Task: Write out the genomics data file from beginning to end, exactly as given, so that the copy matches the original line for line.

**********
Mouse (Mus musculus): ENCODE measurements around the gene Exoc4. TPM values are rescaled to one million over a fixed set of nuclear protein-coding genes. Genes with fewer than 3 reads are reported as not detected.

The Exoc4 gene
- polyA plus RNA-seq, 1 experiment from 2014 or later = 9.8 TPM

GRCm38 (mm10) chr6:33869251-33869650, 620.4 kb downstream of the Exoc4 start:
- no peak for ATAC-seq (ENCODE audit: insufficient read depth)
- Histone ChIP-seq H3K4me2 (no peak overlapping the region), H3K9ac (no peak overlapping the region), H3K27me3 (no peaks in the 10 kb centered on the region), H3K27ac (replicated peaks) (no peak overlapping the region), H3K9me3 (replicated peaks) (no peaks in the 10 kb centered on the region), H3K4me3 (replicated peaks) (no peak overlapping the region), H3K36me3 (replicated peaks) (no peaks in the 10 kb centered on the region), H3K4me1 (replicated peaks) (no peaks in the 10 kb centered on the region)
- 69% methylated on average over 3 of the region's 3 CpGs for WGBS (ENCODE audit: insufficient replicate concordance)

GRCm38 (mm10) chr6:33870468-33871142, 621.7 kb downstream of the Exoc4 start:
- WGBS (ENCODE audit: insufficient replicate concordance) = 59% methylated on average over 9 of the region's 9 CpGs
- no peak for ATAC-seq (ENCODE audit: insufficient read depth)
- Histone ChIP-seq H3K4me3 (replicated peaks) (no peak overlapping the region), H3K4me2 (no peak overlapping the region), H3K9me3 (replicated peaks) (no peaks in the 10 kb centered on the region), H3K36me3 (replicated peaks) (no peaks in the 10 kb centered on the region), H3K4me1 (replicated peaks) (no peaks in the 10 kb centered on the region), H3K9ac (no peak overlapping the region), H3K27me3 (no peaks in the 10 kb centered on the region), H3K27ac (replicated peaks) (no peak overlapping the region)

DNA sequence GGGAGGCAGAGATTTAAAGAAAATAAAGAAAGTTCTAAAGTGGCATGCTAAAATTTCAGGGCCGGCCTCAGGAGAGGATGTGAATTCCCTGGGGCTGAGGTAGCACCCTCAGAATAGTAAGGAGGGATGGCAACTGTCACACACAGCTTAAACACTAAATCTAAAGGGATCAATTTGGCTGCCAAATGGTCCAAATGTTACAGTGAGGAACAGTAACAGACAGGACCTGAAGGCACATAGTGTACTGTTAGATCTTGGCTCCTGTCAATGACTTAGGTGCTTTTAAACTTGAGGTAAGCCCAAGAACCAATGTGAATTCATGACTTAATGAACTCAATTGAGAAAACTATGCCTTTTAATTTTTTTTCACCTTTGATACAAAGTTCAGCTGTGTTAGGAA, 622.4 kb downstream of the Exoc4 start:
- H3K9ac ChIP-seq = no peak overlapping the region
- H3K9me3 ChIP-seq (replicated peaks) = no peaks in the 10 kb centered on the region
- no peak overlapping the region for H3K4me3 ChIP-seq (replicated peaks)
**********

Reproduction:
Mouse (Mus musculus): ENCODE measurements around the gene Exoc4. TPM values are rescaled to one million over a fixed set of nuclear protein-coding genes. Genes with fewer than 3 reads are reported as not detected.

The Exoc4 gene
- polyA plus RNA-seq, 1 experiment from 2014 or later = 9.8 TPM

GRCm38 (mm10) chr6:33869251-33869650, 620.4 kb downstream of the Exoc4 start:
- no peak for ATAC-seq (ENCODE audit: insufficient read depth)
- Histone ChIP-seq H3K4me2 (no peak overlapping the region), H3K9ac (no peak overlapping the region), H3K27me3 (no peaks in the 10 kb centered on the region), H3K27ac (replicated peaks) (no peak overlapping the region), H3K9me3 (replicated peaks) (no peaks in the 10 kb centered on the region), H3K4me3 (replicated peaks) (no peak overlapping the region), H3K36me3 (replicated peaks) (no peaks in the 10 kb centered on the region), H3K4me1 (replicated peaks) (no peaks in the 10 kb centered on the region)
- 69% methylated on average over 3 of the region's 3 CpGs for WGBS (ENCODE audit: insufficient replicate concordance)

GRCm38 (mm10) chr6:33870468-33871142, 621.7 kb downstream of the Exoc4 start:
- WGBS (ENCODE audit: insufficient replicate concordance) = 59% methylated on average over 9 of the region's 9 CpGs
- no peak for ATAC-seq (ENCODE audit: insufficient read depth)
- Histone ChIP-seq H3K4me3 (replicated peaks) (no peak overlapping the region), H3K4me2 (no peak overlapping the region), H3K9me3 (replicated peaks) (no peaks in the 10 kb centered on the region), H3K36me3 (replicated peaks) (no peaks in the 10 kb centered on the region), H3K4me1 (replicated peaks) (no peaks in the 10 kb centered on the region), H3K9ac (no peak overlapping the region), H3K27me3 (no peaks in the 10 kb centered on the region), H3K27ac (replicated peaks) (no peak overlapping the region)

DNA sequence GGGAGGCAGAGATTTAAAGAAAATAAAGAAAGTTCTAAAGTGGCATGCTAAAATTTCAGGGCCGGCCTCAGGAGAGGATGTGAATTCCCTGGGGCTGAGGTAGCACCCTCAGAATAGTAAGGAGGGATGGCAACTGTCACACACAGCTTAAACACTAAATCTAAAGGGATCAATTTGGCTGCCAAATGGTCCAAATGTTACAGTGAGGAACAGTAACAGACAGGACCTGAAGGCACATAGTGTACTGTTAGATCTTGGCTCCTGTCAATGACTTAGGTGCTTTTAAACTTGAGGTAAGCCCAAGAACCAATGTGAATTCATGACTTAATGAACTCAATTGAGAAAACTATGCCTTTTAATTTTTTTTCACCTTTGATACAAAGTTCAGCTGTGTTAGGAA, 622.4 kb downstream of the Exoc4 start:
- H3K9ac ChIP-seq = no peak overlapping the region
- H3K9me3 ChIP-seq (replicated peaks) = no peaks in the 10 kb centered on the region
- no peak overlapping the region for H3K4me3 ChIP-seq (replicated peaks)